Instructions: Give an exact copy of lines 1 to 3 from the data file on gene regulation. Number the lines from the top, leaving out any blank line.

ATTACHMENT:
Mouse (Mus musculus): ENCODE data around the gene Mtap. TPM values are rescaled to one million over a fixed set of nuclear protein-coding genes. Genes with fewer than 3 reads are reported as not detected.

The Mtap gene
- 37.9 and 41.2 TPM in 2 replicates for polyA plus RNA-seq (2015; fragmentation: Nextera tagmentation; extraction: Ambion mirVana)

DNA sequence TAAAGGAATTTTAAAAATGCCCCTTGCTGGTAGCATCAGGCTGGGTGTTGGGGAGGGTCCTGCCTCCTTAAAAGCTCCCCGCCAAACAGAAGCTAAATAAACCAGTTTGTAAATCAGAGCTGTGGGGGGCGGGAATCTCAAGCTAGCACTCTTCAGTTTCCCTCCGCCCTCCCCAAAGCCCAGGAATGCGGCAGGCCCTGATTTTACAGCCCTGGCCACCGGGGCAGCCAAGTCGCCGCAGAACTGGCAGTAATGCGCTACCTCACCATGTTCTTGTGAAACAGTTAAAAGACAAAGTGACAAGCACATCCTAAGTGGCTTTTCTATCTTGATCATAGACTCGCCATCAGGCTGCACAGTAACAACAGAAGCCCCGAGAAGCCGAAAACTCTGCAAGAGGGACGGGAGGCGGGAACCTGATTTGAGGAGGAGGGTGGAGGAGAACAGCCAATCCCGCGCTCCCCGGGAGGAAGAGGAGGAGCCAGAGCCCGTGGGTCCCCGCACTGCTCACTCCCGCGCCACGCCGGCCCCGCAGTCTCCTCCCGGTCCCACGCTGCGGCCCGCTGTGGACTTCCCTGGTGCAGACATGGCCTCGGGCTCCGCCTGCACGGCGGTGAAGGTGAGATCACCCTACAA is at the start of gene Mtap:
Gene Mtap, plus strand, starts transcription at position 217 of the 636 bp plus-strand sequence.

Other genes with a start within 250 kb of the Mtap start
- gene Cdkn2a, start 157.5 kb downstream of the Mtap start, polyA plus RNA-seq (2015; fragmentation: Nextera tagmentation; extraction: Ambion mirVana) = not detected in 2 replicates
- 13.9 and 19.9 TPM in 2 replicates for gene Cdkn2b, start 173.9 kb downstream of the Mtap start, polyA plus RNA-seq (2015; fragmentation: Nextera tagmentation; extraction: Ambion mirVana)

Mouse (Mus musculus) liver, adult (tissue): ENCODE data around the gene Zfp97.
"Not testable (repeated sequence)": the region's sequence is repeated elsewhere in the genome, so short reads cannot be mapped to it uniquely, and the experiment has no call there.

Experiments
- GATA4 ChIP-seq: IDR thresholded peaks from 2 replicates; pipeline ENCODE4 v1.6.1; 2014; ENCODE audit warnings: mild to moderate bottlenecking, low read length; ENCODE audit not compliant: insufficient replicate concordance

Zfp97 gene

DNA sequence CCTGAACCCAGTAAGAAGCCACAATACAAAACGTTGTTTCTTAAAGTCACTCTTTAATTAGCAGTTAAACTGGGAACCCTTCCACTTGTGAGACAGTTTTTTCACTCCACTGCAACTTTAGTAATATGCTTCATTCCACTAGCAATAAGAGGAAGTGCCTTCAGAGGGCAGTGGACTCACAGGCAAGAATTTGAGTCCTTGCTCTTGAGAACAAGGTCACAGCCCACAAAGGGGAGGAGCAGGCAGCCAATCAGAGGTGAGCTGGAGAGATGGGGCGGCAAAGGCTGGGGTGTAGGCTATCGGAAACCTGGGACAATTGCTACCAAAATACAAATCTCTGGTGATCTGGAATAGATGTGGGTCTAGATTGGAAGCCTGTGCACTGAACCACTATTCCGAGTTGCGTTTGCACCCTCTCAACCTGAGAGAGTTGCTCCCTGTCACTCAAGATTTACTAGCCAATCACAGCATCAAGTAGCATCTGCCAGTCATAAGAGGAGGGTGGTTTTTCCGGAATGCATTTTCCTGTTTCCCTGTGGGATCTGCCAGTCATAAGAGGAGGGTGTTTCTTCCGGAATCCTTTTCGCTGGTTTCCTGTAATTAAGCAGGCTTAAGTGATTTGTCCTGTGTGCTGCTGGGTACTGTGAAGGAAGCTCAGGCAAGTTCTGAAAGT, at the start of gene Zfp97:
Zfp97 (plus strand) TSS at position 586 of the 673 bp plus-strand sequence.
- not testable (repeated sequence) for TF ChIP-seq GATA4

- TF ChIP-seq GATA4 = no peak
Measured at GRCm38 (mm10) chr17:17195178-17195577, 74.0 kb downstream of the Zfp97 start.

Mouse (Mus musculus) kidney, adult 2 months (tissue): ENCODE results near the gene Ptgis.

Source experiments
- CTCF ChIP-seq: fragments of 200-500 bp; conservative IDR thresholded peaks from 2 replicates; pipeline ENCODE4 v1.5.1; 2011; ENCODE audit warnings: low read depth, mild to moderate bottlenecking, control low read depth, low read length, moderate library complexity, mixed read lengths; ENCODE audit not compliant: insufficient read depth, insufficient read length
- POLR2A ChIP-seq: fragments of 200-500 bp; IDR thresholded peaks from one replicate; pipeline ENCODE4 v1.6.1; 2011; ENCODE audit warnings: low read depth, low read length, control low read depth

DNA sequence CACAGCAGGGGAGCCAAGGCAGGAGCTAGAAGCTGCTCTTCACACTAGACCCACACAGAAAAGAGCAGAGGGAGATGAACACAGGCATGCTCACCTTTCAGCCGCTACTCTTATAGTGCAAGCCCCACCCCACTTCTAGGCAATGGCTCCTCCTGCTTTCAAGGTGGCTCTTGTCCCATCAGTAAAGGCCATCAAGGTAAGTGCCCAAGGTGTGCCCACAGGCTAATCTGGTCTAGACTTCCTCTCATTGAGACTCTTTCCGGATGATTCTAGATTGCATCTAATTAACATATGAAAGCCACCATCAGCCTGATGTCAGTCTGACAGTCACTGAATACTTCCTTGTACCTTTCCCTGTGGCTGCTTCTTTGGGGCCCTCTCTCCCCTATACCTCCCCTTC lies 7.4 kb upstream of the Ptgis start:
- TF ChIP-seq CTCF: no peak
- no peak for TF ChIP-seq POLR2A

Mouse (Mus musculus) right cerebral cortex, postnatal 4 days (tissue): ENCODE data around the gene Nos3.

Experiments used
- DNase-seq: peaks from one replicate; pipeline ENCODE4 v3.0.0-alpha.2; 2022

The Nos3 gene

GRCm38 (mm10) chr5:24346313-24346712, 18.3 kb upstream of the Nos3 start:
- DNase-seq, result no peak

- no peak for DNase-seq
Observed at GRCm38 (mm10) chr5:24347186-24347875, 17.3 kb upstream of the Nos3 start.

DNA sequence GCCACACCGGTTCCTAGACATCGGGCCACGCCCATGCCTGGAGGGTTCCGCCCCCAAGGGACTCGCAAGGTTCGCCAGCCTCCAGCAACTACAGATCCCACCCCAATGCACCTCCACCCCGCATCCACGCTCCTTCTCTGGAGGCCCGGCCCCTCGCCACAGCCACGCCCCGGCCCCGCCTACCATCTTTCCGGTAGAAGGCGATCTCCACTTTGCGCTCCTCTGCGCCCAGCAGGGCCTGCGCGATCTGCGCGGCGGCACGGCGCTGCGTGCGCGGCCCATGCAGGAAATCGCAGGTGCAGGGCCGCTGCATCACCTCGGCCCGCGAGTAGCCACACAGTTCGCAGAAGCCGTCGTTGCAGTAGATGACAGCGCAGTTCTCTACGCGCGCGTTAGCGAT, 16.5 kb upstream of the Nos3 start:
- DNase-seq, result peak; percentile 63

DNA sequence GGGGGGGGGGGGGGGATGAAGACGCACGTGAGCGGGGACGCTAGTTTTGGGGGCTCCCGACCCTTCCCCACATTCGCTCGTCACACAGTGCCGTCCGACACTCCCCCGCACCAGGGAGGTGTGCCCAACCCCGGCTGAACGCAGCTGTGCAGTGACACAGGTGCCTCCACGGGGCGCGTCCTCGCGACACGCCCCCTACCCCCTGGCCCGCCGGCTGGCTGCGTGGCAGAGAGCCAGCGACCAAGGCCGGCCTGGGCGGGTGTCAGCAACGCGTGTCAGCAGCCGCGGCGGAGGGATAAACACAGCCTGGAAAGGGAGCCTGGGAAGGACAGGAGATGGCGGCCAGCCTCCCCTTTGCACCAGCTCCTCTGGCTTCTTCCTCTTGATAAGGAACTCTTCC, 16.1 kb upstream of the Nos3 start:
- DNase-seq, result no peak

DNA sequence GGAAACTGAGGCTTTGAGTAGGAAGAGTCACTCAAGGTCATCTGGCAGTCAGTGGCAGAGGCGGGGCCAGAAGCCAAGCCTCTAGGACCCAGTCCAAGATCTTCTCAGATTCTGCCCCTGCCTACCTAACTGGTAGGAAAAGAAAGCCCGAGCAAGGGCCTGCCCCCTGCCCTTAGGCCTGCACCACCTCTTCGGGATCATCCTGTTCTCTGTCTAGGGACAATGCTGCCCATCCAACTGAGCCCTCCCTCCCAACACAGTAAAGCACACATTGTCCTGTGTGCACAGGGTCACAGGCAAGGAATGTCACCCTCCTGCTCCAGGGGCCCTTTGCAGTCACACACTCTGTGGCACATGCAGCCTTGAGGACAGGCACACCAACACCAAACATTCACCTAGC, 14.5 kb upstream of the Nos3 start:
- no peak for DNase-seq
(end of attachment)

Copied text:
Mouse (Mus musculus): ENCODE data around the gene Mtap. TPM values are rescaled to one million over a fixed set of nuclear protein-coding genes. Genes with fewer than 3 reads are reported as not detected.

The Mtap gene
- 37.9 and 41.2 TPM in 2 replicates for polyA plus RNA-seq (2015; fragmentation: Nextera tagmentation; extraction: Ambion mirVana)